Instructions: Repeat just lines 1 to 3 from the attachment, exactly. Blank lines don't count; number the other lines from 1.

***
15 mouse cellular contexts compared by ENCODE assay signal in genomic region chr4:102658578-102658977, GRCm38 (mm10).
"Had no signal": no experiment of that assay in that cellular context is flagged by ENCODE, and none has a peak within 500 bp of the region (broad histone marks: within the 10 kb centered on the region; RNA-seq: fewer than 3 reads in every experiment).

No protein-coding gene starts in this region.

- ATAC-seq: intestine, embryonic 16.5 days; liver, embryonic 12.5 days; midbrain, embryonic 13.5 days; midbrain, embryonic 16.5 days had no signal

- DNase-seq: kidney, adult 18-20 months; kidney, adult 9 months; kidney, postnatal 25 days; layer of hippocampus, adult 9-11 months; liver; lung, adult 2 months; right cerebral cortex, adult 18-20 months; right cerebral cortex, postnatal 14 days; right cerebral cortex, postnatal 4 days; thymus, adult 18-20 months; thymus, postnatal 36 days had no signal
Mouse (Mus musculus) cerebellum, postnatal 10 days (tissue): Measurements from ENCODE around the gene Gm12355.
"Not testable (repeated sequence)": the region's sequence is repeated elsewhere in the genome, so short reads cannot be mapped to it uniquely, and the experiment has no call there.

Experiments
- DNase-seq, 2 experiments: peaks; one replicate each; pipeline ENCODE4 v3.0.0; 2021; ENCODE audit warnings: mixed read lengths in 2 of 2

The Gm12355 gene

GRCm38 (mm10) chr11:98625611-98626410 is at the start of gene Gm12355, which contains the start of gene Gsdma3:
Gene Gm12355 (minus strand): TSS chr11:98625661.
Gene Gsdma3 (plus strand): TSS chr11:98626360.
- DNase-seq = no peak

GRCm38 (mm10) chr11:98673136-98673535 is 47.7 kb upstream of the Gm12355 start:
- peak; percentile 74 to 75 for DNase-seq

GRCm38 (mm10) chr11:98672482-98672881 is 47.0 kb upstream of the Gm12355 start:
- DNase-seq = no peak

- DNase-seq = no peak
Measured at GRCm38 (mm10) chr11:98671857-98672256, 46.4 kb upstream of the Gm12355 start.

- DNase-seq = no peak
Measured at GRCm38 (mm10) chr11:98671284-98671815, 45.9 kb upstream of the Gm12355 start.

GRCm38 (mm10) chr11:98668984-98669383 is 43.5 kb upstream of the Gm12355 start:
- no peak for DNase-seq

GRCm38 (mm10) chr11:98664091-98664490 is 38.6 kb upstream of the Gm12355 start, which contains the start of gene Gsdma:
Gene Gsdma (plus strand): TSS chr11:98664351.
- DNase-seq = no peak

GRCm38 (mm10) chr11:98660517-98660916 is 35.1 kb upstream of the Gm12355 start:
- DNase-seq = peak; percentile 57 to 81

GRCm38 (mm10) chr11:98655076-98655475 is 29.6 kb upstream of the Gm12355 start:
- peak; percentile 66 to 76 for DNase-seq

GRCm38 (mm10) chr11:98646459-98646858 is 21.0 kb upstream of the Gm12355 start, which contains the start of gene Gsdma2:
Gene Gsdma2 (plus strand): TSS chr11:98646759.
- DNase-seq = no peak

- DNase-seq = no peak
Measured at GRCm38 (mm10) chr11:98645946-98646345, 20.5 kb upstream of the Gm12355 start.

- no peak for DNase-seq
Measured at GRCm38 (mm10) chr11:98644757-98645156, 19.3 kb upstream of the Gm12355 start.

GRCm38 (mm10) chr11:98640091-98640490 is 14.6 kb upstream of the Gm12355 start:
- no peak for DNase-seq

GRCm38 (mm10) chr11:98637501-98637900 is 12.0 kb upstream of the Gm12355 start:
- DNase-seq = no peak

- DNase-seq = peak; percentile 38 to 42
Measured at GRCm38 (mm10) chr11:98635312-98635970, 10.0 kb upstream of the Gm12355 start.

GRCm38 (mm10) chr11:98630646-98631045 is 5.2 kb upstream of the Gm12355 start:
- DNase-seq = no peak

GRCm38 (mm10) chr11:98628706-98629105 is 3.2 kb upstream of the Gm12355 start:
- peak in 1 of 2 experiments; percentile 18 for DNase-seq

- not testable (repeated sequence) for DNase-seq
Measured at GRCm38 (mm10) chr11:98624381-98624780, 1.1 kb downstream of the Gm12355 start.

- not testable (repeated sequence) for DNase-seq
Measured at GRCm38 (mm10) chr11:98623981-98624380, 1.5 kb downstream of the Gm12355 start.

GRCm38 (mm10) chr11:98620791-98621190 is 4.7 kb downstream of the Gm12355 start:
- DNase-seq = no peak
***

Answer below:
15 mouse cellular contexts compared by ENCODE assay signal in genomic region chr4:102658578-102658977, GRCm38 (mm10).
"Had no signal": no experiment of that assay in that cellular context is flagged by ENCODE, and none has a peak within 500 bp of the region (broad histone marks: within the 10 kb centered on the region; RNA-seq: fewer than 3 reads in every experiment).

No protein-coding gene starts in this region.